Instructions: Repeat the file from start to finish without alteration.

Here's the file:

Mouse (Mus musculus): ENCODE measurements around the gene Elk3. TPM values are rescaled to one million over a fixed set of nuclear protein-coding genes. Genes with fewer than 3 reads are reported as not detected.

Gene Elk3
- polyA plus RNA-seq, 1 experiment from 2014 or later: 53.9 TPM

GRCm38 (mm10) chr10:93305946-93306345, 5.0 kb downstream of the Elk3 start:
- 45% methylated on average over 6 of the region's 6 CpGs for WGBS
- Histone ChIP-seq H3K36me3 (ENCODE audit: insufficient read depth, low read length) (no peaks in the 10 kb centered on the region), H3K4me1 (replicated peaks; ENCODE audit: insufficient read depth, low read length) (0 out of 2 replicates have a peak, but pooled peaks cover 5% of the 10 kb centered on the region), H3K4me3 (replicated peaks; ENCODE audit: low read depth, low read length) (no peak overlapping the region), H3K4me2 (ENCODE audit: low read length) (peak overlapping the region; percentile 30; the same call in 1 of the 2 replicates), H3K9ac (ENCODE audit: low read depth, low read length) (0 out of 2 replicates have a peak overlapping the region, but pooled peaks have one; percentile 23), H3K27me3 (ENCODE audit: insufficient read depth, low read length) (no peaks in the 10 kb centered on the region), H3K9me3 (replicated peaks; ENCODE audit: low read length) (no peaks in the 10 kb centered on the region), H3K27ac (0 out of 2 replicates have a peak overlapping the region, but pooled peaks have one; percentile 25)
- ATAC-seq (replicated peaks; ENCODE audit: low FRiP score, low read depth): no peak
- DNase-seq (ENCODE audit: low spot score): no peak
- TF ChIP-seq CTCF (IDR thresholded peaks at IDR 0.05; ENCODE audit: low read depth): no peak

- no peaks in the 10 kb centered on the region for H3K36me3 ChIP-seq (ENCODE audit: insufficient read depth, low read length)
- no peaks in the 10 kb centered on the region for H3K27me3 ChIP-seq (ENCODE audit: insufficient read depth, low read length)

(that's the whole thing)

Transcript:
Mouse (Mus musculus): ENCODE measurements around the gene Elk3. TPM values are rescaled to one million over a fixed set of nuclear protein-coding genes. Genes with fewer than 3 reads are reported as not detected.

Gene Elk3
- polyA plus RNA-seq, 1 experiment from 2014 or later: 53.9 TPM

GRCm38 (mm10) chr10:93305946-93306345, 5.0 kb downstream of the Elk3 start:
- 45% methylated on average over 6 of the region's 6 CpGs for WGBS
- Histone ChIP-seq H3K36me3 (ENCODE audit: insufficient read depth, low read length) (no peaks in the 10 kb centered on the region), H3K4me1 (replicated peaks; ENCODE audit: insufficient read depth, low read length) (0 out of 2 replicates have a peak, but pooled peaks cover 5% of the 10 kb centered on the region), H3K4me3 (replicated peaks; ENCODE audit: low read depth, low read length) (no peak overlapping the region), H3K4me2 (ENCODE audit: low read length) (peak overlapping the region; percentile 30; the same call in 1 of the 2 replicates), H3K9ac (ENCODE audit: low read depth, low read length) (0 out of 2 replicates have a peak overlapping the region, but pooled peaks have one; percentile 23), H3K27me3 (ENCODE audit: insufficient read depth, low read length) (no peaks in the 10 kb centered on the region), H3K9me3 (replicated peaks; ENCODE audit: low read length) (no peaks in the 10 kb centered on the region), H3K27ac (0 out of 2 replicates have a peak overlapping the region, but pooled peaks have one; percentile 25)
- ATAC-seq (replicated peaks; ENCODE audit: low FRiP score, low read depth): no peak
- DNase-seq (ENCODE audit: low spot score): no peak
- TF ChIP-seq CTCF (IDR thresholded peaks at IDR 0.05; ENCODE audit: low read depth): no peak

- no peaks in the 10 kb centered on the region for H3K36me3 ChIP-seq (ENCODE audit: insufficient read depth, low read length)
- no peaks in the 10 kb centered on the region for H3K27me3 ChIP-seq (ENCODE audit: insufficient read depth, low read length)